Startup Branding Strategy

Developing your startup branding strategy is something that will happen whether you work on it intentionally, or you just let it happen. It is far better to create a brand strategically and proactively rather than proceeding without a plan.

Choose your startup name carefully

Nothing is more critical to your startup brand than your name. The wrong name will feel like a ball and chain weighing you down, whereas a great name can make all of your marketing efforts much easier.

Here are the traits of a great business name:

  • Suggests the product or service you sell. It does not have to be literal (e.g. Mike’s Pizza Shop), but it should definitely not confuse people. Literal names can have strong SEO (Search Engine Optimization) value. A good name suggests what you do, a great name is also suggestive of the benefits or experience of your brand.
  • It is easy to say and ideally easy to spell. Creating a memorable brand relies on repetition of consistent brand touch points. If people don’t know how to say your business name a couple of things are likely to happen and neither are positive. If your prospects hear your name multiple times, but it sounds differently each time, you are not gaining name recognition. Secondly, if people are unsure how to say your name they may be reticent to recommend you because they fear saying your name wrong and sounding stupid. No one likes to sound stupid!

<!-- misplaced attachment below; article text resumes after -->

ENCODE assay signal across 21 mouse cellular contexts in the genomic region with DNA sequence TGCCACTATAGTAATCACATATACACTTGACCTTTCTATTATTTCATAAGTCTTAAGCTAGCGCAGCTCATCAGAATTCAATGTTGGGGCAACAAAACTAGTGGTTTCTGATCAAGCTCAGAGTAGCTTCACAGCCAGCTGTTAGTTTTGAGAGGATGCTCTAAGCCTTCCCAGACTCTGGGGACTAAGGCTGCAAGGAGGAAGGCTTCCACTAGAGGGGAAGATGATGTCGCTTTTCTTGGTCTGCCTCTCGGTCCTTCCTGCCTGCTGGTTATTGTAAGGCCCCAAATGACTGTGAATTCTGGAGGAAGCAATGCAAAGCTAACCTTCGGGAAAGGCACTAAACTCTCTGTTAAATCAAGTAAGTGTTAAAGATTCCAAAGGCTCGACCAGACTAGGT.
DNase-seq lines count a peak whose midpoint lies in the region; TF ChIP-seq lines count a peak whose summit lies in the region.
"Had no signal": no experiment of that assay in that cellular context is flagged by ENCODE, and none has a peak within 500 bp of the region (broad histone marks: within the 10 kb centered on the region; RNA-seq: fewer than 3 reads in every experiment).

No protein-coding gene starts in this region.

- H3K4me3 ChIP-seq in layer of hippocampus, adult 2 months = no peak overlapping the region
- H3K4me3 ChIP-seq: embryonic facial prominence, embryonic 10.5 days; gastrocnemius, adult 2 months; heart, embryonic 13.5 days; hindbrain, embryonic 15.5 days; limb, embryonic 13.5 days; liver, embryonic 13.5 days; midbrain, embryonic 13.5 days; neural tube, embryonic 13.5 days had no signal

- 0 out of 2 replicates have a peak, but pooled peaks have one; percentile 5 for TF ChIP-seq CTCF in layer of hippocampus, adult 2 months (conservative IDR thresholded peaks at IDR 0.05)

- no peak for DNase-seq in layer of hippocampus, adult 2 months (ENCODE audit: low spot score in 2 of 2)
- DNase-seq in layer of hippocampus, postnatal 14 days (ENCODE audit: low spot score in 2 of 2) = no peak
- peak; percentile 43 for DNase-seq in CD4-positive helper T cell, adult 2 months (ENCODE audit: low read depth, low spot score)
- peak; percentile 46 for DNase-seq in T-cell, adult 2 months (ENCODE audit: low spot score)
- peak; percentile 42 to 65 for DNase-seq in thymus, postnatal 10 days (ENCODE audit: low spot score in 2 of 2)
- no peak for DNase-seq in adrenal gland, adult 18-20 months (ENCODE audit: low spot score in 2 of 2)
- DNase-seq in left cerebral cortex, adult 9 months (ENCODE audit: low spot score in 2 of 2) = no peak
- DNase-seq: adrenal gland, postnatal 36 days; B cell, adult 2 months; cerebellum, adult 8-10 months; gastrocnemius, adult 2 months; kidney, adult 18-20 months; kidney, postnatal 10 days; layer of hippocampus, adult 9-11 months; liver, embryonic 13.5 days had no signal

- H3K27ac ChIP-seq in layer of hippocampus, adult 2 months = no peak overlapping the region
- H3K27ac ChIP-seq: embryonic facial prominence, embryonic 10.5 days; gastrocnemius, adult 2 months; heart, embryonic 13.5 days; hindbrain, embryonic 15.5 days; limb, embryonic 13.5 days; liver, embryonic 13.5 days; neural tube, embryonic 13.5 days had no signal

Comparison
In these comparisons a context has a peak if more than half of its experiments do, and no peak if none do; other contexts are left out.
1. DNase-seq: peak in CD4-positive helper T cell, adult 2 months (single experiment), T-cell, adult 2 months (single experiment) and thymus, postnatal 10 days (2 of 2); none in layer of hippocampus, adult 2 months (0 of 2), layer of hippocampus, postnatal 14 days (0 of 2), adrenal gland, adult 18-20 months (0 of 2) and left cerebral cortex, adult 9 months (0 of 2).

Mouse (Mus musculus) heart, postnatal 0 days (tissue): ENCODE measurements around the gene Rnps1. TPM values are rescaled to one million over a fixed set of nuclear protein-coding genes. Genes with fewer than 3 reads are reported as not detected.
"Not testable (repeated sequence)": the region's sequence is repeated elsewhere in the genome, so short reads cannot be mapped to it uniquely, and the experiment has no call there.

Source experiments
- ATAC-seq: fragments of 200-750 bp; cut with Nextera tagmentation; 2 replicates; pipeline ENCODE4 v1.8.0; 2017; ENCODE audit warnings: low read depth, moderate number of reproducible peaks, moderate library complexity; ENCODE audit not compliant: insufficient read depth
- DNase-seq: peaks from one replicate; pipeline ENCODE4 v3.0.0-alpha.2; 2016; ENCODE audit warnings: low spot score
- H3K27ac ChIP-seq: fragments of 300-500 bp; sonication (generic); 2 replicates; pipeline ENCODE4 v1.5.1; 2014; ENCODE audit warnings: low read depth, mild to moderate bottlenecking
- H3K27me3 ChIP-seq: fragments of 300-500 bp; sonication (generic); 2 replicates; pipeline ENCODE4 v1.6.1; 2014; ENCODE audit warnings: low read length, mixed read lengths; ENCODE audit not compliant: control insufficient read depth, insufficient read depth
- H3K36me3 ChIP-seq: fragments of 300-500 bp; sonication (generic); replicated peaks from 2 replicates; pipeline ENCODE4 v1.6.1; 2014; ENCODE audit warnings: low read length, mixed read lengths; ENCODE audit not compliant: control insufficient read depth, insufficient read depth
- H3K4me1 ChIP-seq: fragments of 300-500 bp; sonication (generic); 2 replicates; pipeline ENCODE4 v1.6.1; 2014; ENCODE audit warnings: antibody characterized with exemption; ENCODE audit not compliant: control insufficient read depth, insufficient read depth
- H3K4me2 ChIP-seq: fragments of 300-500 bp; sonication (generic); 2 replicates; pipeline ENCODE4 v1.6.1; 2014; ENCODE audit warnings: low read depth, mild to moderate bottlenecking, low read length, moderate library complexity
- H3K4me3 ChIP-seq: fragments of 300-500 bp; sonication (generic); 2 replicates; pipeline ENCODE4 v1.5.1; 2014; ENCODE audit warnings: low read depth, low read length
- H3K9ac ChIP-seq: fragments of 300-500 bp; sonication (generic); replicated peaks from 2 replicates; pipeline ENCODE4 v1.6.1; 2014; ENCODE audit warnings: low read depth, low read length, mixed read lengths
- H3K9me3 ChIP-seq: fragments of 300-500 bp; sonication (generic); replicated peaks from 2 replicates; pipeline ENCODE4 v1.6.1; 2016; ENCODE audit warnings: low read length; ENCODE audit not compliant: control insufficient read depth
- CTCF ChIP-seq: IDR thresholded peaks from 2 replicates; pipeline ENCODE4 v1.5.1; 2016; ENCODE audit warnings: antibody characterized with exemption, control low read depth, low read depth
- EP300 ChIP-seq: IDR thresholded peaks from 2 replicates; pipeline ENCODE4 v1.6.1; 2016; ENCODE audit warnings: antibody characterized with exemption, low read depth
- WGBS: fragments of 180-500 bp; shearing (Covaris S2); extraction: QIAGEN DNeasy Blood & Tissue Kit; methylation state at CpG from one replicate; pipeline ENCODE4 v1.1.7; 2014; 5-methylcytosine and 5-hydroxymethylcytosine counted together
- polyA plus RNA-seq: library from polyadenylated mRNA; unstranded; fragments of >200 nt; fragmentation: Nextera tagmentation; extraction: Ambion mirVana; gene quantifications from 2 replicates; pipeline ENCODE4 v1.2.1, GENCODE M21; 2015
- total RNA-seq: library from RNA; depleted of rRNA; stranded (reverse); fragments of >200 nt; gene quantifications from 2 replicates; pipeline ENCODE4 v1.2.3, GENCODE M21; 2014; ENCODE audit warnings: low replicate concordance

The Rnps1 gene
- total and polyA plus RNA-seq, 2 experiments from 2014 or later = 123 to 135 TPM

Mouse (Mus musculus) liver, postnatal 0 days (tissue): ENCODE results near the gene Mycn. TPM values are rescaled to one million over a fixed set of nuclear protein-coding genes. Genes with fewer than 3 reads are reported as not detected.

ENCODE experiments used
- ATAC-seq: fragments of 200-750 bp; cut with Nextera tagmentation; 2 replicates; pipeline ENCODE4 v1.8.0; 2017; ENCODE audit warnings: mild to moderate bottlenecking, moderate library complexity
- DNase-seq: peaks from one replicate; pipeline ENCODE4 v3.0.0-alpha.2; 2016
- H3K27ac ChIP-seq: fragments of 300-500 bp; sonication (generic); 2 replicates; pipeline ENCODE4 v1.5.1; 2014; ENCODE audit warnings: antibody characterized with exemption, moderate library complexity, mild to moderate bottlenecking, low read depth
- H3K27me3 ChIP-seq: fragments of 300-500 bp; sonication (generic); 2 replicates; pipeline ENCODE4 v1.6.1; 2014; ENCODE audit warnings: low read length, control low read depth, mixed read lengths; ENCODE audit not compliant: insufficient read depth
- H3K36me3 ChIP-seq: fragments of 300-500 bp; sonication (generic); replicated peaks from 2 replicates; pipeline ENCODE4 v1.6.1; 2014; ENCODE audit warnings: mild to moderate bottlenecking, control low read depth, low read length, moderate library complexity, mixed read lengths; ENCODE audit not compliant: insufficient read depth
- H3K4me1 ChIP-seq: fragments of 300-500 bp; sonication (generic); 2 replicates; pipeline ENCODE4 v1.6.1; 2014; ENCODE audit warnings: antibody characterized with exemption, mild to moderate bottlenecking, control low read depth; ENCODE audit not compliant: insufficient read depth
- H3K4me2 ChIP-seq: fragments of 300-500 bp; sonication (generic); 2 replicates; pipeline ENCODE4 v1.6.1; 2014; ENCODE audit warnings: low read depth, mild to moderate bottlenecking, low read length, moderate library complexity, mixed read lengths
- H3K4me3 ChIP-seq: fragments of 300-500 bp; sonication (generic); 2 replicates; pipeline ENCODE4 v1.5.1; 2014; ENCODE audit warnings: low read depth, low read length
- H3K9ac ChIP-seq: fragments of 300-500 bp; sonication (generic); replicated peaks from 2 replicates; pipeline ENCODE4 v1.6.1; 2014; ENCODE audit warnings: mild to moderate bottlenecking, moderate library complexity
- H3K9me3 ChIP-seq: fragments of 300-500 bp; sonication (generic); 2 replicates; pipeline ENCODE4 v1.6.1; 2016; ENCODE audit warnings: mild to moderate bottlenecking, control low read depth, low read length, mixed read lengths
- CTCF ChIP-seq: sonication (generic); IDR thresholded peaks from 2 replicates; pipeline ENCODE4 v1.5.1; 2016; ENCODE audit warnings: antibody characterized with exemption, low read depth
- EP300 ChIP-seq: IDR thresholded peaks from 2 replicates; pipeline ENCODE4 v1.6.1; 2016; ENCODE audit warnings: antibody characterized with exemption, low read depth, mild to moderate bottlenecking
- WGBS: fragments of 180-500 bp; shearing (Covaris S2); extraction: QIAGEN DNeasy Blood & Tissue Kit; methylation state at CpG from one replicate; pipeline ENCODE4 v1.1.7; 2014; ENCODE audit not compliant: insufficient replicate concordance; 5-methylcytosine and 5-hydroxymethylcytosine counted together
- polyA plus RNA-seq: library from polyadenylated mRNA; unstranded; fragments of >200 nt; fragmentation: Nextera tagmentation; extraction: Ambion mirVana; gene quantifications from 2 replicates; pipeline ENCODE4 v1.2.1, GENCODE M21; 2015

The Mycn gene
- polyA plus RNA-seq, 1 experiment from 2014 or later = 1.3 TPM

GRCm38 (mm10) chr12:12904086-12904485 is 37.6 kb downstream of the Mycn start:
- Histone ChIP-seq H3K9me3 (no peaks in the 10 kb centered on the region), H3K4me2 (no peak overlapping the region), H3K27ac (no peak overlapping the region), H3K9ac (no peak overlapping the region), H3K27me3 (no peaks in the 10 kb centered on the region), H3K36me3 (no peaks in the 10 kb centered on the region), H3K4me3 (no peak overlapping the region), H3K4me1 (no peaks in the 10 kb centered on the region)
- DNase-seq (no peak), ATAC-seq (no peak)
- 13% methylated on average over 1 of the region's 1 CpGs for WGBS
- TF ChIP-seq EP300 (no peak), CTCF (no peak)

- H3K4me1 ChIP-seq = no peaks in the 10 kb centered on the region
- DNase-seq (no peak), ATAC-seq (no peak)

• A good .com domain is available. ‘.com’ URLs are still the gold standard and best choice. The reality is that many people will automatically type in .com at the end of your name, even if you tell them you have a .biz or .co domain. It’s better to have a longer URL with .com, than a shorter one without. So if your business name alone is not available consider adding an additional word that will help people find you. For example: or or

Be clear about your value proposition

Many new business owners struggle to describe the benefits of their product or service and how they are really unique.

Traditional businesses such as those offering professional services like accountants, business consultants, or wedding planners are quickly understood by others but find it hard to stand out from competition. Innovation-based startups like software applications may trying to make something entirely new understandable to prospects.

Each has a different problem, but needs the same solution.

Learn to quickly describe what you offer in a way that is compelling and understandable. This is a critical foundation for starting your brand. Writing a Unique Value Proposition should be the first step to crafting your brand.

A well-written value proposition will succinctly state:

  • What: The type of product or service you offer
  • How: Your unique benefits and what makes you special
  • Who: A focused description of your ideal customer

Develop of vision for how your brand should be represented visually

Rather than focus on specific details such as your logo design, take a step back and think about how you want your brand to be portrayed.